« An 'improved mirror image' |
| Photo-op opportunism »
Abbas a lame duck: blame Israel
Gaza is sliding into anarchy and Hamas is poised to become a real powerbroker after the Palestinian elections. So guess who this NY Times editorial blames for that. According to the Times, Israel didn’t shore up PA president Mahmoud Abbas enough:
Any elected government stands or falls on its ability to deliver security and jobs, and the authority was left unable to provide either. When Mr. Abbas came to power and said the things Mr. Arafat could never bring himself to say about Palestinian violence's being counterproductive, Israel gave him only marginal support. Israel is right to press Mr. Abbas to follow up his words with deeds, and to do more to crack down on terror, starting with his own Fatah movement. But Israelis also need to recognize that he is not politically or militarily strong enough at this time to achieve victory.
Saying Israel didn't support Abbas enough gives the world carte blanche to blame Israel for the ugly consequences of Hamas' expected success at the polls and absolves the PA of responsibility for not taking steps against the Palestinian terror infrastructure. So if the Times wants to see Abbas get more support, the paper should instead call on the Fatah gunmen responsible for the chaos to shore up their nominal leader before he becomes a proverbial lame duck.
TrackBack URL for this entry:
Listed below are links to weblogs that reference Abbas a lame duck: blame Israel:
The Times editorial position has always been critical of Israel, no matter how egregious is Palestinian behavior or how restrained are Israel's responses. The editorial, "Disarray Among the Palestinians," (Jan 17) yet again excuses Abbas and blames Israeli policies for"systematically" undermining the PA since the second intifada began and that Sharon's military attacks in the West Bank "stripped the self-weakened PA of much of its remaining capacity for governing." Really? Arafat had never planned to govern; he wanted only money and power and the intifada provided both -- that's why he ran from Camp David in 2000 like a scared rabbit and immediately put his plan into action. The PA oozed with money, except that Arafat kept most of it and used the rest for bribes. Israel's policies had nothing to do with undermining either Arafat's or Abbas's capacity to govern. The editor's suggestion that the PA kleptocracy needs more financial aid is utter nonsense, as it is bound to disappear as it did before; besides, there is plenty of money coming in from Saudi Arabia, Iran and private sources.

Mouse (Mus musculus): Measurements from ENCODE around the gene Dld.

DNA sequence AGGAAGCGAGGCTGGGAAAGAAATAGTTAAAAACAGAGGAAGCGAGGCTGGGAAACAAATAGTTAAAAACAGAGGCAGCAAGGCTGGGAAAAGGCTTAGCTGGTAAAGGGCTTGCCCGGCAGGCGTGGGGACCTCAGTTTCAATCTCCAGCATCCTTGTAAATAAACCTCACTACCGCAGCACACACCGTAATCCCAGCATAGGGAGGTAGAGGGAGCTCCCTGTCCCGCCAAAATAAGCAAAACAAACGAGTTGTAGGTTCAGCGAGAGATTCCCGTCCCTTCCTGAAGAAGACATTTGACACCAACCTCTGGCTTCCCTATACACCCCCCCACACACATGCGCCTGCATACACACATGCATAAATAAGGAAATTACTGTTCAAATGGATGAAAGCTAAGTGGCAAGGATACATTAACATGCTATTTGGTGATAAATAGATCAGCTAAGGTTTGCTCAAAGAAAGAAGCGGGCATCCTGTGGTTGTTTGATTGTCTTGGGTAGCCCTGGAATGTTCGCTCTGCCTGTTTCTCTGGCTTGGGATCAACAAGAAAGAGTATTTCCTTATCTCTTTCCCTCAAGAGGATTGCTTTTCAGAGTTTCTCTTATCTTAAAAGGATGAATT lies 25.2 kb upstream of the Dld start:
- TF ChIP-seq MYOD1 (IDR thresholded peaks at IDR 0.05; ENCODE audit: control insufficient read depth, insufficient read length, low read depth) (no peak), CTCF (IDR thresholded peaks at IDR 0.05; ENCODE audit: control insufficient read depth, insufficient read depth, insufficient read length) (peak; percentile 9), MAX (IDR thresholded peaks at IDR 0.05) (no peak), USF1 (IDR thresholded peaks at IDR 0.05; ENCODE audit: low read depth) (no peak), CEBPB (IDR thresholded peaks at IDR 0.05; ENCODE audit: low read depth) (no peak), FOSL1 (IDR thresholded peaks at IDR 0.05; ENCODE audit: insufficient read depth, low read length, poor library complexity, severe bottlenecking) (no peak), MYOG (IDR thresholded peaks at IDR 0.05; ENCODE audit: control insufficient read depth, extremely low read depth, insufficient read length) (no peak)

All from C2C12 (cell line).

After Oslo there was a brief interlude when Palestinians had jobs in Israel and the borders were open, so it is disingenuous to insist that Israel has been causing economic hardships for them. Moreover, Israel's recent disengagement from Gaza, while leaving behind intact residences and hothouses, should have been a stimulus to the Palestinians for starting to build their new country; but increasing terrorist attacks refute any foreseeable prospects for peace. Hamas makes no bones about destroying Israel, as did Hitler regarding Jews.
The final bon-mot by the editor suggesting that Israel's politicians will use the disarray in Palestinian territory as an "excuse to stay away from peace talks" shows the utter stupidity, ignorance and malevolence of this editor with respect to Israel.
Hmmm, we need to appreciate his empty promises, don't we? Maybe we'd appreciate the words if we sensed one iota ot sincerety... but none is to be found...
If Abbas' plan was to disarm terrorists (which it clearly wasn't) Israel has helped him. Israel has greatly damaged the military capacity of terrorist organizations. Unfortunately disaming terrorist groups is not Abbas' agenda.
When Arafat was stymied by Bush he chose Abbas, who had been with him since the beginning, to carry on.
The Quartet went along with it, whether for perfidious reasons or just plain stupidity, and let him carry on in typical Arafat fashion; initially plenty of pious talk with no action.
He has not come through on any agreement he signed with the Israelis and to boot the US gave him a pass on his obligations under the Roadmap accord plus half a billion in 2005.
Had he stopped the terrorist groups there would be no anarchy now. Unfortunately his Fatah security force is composed mainly of terrorists from different groups and their behaviour is what we see in the street.
"Israel gave him only marginal support."
What would other than "marginal support" imply? = Backing him fully? = Going in and dismantling the groups under force of arms? = Jenin again?
Or was it the free movement of homicide bombers that the Times had in mind?